In vivo, in vitro... in silico!

Virtual reality has invaded our daily lives, not to mention that of the researcher. Ranging from storing nuclear waste to computer vision, digital simulation has become one of the pillars of science in the XXIst century. Even farmers are not going to be outdone and will soon have real "digital" beetroot!

For scientists, resorting to computer simulations to describe phenomenon has become, in certain areas, something that they cannot do without. Take astrophysics for instance. Researchers in this area are unable to carry out experiments due to the gigantic size of the objects they study. They have no other choice but to turn to digital replicas of the stars and the galaxies if they want to decode the mysteries of outer space. As for medical researchers who wish to cure heart pathology, how can they study the effects of defibrillation on the human body without the binary version of this vital organ? After having been in vivo and in vitro, medicine has become “in silico”, according to the expression used in laboratories to describe research that relies on digital simulations (the word silico refers to the silicon, material made up of microprocessors).

"Before, science was based on comparing theory and experimentation. Now, it is based on triptych theory, experimentation and digital simulations”, summarizes Michel Kern, who is in charge of research at Inria (http://www.inria.fr/index.en.html the French national institute for research in computer science and control) within the Estime team (Parameter estimation and modeling in heterogeneous media). Based in Rocquencourt, he works in one of institute’s eight research centers whose purpose is to carry out fundamental and applied research in the areas of computer and communication science and technology.

What is digital simulation and how can it be obtained? Michel Kern is going to teach us using a simulation from the underground research laboratory of Bure in the Meuse (part 1). Preliminary step to simulation, modeling. This involves presenting a state or a situation in the form of equations. The model is then used to simulate, as closely as possible, the changes in the situation in response to different parameters (weather, environment, etc.) But how can these computer simulations help those in the civil sector? Paul-Henry Cournède, researcher in “virtual agronomy” answers this question (part 2). And finally, Olivier Faugeras, specialist in computer vision at Inria, will show us how these simulations may be able to help scientists to better understand how the human brain works (part 3).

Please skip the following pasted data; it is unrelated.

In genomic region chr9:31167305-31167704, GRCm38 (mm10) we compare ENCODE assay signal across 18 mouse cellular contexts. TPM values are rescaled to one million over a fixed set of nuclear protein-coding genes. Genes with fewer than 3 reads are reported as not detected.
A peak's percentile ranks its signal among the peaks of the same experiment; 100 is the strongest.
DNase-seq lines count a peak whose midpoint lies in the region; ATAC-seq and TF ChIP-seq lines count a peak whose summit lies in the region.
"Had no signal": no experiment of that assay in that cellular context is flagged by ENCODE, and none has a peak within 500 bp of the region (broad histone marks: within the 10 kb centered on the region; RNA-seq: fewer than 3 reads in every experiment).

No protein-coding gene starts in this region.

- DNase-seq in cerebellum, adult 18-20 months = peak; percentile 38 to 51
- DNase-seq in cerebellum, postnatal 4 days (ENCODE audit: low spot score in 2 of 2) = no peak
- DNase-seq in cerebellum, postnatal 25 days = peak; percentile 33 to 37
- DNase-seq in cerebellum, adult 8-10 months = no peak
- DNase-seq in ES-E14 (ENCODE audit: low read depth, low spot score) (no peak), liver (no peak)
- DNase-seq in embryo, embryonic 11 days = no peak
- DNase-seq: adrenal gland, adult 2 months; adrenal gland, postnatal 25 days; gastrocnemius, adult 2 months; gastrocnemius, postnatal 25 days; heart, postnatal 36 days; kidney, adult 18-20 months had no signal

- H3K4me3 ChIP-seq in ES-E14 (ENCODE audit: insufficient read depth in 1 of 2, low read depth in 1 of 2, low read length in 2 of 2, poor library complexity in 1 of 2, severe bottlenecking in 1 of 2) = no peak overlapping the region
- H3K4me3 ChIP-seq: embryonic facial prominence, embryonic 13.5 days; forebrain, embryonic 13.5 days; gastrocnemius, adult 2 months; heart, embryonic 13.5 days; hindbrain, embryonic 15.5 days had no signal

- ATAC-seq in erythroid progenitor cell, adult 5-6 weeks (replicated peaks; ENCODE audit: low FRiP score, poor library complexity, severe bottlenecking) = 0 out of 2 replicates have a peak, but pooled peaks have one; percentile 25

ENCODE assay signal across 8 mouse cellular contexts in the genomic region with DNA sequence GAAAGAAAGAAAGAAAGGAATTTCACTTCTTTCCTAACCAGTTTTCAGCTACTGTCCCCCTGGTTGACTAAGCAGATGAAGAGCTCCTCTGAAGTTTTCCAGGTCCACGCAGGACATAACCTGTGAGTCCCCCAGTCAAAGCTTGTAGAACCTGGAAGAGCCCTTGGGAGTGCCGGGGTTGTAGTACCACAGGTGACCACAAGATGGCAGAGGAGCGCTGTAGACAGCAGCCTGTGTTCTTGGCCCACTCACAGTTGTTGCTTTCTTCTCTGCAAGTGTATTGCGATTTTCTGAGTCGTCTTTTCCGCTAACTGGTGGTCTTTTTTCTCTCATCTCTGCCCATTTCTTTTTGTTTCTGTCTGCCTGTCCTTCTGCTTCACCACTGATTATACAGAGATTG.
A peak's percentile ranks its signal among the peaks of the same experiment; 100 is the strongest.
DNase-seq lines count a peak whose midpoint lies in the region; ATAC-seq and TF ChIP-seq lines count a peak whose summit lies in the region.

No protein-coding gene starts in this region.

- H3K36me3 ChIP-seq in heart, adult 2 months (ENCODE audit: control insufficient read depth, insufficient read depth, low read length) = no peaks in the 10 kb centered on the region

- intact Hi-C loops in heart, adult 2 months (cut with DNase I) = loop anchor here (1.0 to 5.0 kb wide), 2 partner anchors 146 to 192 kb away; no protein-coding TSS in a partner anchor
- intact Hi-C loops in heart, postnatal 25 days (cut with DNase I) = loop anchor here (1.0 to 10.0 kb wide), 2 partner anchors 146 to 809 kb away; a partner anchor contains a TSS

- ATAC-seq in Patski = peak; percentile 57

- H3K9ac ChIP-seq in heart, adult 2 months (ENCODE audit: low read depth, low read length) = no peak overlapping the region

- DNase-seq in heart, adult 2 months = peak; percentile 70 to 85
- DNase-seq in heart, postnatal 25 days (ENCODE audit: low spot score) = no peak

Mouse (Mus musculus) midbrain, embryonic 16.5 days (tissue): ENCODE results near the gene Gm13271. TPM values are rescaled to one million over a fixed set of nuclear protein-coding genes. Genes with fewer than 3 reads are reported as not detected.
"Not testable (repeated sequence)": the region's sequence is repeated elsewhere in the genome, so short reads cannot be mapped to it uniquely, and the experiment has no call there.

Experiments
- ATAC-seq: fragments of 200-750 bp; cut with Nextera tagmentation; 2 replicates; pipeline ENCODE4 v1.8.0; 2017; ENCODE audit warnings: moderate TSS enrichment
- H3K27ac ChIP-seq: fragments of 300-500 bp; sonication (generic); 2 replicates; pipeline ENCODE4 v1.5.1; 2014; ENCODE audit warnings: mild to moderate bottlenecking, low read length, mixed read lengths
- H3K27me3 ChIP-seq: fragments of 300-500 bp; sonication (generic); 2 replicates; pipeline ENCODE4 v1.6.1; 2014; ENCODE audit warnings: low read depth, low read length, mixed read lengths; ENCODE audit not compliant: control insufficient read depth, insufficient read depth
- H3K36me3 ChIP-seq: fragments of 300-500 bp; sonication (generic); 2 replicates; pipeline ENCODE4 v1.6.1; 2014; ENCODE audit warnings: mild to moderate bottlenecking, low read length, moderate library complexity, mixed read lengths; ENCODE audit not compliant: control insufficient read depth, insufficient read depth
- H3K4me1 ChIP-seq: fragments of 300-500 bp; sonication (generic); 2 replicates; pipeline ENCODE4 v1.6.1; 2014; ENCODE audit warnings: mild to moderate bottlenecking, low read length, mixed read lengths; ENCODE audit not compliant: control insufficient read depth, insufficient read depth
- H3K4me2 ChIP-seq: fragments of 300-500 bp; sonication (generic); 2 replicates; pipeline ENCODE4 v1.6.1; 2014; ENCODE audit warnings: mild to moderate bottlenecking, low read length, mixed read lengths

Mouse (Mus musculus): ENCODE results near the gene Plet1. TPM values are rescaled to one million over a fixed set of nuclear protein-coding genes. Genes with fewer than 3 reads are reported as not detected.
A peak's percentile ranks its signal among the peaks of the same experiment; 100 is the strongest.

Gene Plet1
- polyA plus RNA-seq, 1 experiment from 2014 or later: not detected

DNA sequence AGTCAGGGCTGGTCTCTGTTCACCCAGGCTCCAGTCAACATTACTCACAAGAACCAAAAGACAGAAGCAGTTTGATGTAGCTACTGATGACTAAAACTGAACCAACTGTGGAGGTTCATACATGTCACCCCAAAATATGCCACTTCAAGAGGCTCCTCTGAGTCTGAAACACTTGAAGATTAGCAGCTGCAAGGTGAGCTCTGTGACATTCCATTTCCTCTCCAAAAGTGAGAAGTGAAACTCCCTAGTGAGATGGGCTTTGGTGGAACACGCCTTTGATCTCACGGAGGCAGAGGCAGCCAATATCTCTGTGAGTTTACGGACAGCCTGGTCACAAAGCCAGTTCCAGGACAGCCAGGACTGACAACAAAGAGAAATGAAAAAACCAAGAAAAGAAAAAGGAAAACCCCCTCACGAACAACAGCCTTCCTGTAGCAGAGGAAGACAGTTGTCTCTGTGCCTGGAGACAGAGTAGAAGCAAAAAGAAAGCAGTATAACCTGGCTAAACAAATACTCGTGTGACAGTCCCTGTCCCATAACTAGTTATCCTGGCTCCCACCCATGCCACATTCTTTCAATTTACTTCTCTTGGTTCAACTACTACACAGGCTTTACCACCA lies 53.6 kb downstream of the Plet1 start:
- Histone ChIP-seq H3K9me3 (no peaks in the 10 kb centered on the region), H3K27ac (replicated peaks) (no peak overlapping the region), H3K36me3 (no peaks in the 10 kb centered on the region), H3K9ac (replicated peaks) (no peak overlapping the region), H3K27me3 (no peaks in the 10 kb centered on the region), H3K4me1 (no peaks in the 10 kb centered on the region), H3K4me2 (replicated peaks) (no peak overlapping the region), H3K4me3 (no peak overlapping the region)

01.Escaping from the constraints of “time”

What archetypal discipline needs digital simulation? Geology; a world where everything moves slowly. Everything happens over a timeframe of hundreds of thousands of years, if not more. Researchers on the Estime team are trying to reduce these lengths of time. At Inria, they are carrying out research on the movement of fluids in the subsoil. They are studying, in particular, the problems connected to the burying of nuclear waste on a possible storage site near the underground research laboratory at Bure.

Indeed, the behavior of the material used for storage leads them to believe that the equivalent of one thimble of radioactive fluid will be released from the site every year. The storage site was dug 500m deep, in an impermeable layer of clay and it will not take long for the fluids to cross the surrounding rock and contaminate the nearby water tables. In the meantime, will they have lost their radioactivity? In an attempt to answer this question, Andra (the national radioactive waste management agency) in charge of this site, is carrying out digital simulations in order to evaluate the security of the storage site over a million years. As specialists in the simulation of the flow of every type of fluids (water, hydrocarbon, liquid Co2) in the substratum, the Estime researchers are lending Andra a hand in this domain.